To combat my drooping spirits, I went with a friend to War of the Worlds
--on opening day, no less. At the multiplex down on Third Avenue, there seemed to be shows about every three minutes, so getting in wasn't a problem. What was
a problem was Tom Cruise, no better or worse than ever, but essentially lost without a strong dose of juvenile cockiness. Another problem: Spielberg can't stop repeating himself. A long, freaky, robotic tentacle searches a grimy basement for human prey, much like the mechanical spiders in Minority Report
. Then a pack of CGI aliens does a predatory tour of the same basement, much like the CGI dinosaurs racing around the kitchen in Jurassic Park
. Needless to say the crew at Industrial Light & Magic knocked themselves out on this one, and the visual effects are often mind-blowing. But for a film full of frenetic crowds and communal mayhem, it feels oddly depopulated. There's Cruise, a divorced father who must repair his half-assed relationship with his daughter and son--and there's everybody else, a million-and-one anonymous extras being vaporized by the tripods or drained of their bodily fluids like walking, or fleeing, Slurpees. Surprise: at the end, it's all about healing the familial rift. Spielberg, a virtuoso confectioner of eye candy, has used the family romance to anchor his sleekest conceits (Catch Me If You Can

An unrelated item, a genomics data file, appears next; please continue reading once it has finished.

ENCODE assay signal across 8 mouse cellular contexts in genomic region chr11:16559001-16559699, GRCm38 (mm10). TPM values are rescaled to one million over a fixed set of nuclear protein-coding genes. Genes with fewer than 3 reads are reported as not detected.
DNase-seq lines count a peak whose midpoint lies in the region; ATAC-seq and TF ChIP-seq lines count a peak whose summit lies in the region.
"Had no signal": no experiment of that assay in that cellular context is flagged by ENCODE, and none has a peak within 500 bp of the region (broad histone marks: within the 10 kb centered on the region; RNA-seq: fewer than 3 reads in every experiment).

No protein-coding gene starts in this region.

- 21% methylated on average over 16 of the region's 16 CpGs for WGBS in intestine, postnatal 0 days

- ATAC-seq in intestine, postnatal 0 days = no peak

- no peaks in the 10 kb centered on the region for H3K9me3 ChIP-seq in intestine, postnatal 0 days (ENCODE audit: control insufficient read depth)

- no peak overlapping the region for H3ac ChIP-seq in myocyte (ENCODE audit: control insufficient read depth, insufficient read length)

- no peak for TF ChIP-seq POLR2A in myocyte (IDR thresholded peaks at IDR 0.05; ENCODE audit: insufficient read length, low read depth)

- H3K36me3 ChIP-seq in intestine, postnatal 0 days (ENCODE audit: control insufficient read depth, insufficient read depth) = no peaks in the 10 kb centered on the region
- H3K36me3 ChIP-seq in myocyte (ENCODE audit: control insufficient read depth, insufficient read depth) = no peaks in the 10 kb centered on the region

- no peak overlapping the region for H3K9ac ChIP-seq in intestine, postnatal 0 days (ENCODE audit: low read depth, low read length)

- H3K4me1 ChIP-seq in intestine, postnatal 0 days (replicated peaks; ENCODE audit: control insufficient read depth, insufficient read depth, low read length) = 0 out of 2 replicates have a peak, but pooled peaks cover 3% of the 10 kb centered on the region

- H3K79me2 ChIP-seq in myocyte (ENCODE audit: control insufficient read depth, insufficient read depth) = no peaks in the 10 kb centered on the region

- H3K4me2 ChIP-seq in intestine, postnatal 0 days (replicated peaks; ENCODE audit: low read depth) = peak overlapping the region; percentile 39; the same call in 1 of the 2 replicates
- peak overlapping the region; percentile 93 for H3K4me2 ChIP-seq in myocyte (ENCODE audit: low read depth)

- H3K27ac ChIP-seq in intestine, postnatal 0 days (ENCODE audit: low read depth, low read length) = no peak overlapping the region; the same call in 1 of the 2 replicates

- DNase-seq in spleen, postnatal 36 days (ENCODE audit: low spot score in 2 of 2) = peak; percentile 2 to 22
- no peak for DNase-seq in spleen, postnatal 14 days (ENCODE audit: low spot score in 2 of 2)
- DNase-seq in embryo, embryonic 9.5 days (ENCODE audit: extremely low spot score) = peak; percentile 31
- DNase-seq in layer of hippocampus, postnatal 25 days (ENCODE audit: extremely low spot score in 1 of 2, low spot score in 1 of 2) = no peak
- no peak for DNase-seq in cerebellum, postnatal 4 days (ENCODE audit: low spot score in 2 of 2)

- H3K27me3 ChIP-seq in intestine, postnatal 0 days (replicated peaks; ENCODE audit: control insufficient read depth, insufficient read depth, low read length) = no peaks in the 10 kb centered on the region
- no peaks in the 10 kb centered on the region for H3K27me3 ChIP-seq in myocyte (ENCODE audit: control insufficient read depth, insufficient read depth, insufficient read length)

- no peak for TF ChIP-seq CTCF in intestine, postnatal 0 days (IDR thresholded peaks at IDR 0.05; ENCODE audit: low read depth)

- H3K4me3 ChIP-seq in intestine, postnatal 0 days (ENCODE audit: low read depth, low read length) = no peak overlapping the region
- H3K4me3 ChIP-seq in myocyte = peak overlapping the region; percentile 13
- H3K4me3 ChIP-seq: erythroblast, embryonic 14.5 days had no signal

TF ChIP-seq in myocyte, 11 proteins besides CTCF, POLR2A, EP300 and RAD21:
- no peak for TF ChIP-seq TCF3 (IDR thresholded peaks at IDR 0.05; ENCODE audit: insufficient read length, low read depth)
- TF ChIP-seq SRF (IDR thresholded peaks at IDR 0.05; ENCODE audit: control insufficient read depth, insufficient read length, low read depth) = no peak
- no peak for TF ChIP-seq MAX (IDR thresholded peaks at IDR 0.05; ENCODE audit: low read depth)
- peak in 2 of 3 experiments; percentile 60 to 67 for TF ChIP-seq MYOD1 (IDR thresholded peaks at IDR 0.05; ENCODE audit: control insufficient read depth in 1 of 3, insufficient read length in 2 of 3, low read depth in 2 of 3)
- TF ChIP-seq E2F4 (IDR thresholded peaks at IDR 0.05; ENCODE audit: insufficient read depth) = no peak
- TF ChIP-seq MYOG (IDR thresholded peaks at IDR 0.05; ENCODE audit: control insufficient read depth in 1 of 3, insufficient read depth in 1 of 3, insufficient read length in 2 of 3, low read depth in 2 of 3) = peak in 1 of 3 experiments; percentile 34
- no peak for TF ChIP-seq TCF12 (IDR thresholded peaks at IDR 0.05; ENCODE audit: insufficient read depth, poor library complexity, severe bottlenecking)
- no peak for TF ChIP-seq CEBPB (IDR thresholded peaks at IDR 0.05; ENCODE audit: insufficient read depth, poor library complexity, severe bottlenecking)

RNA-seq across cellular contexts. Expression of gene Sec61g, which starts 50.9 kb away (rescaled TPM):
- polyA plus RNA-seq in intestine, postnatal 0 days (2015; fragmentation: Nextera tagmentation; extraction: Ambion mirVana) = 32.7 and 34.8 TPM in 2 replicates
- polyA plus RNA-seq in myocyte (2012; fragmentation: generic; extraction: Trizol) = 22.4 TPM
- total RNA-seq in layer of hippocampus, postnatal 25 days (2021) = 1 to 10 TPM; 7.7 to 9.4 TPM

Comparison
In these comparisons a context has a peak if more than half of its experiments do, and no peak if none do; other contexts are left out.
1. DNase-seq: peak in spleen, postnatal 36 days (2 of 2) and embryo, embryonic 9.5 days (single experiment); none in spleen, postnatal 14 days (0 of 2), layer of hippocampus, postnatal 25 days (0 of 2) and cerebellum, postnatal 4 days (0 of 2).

) and career highlights (E.T.
, not to mention Schindler's List
, where catastrophe also conspired to turn Liam Neeson into a kinder, gentler paterfamilias). At this point, however, the save-the-children motif is beginning to feel reflexive--a soft-centered substitute for the more varied, sometimes nasty emotions that fuel adult behavior the world over. Spielberg will certainly dig deeper. At 59, he's at the top of his game, and even a popcorn spectacular like this one shows off his visual flair and shot-by-shot concision. But maybe next time around, he'll admit that other
alien life form to his universe: the sentient, scheming adult.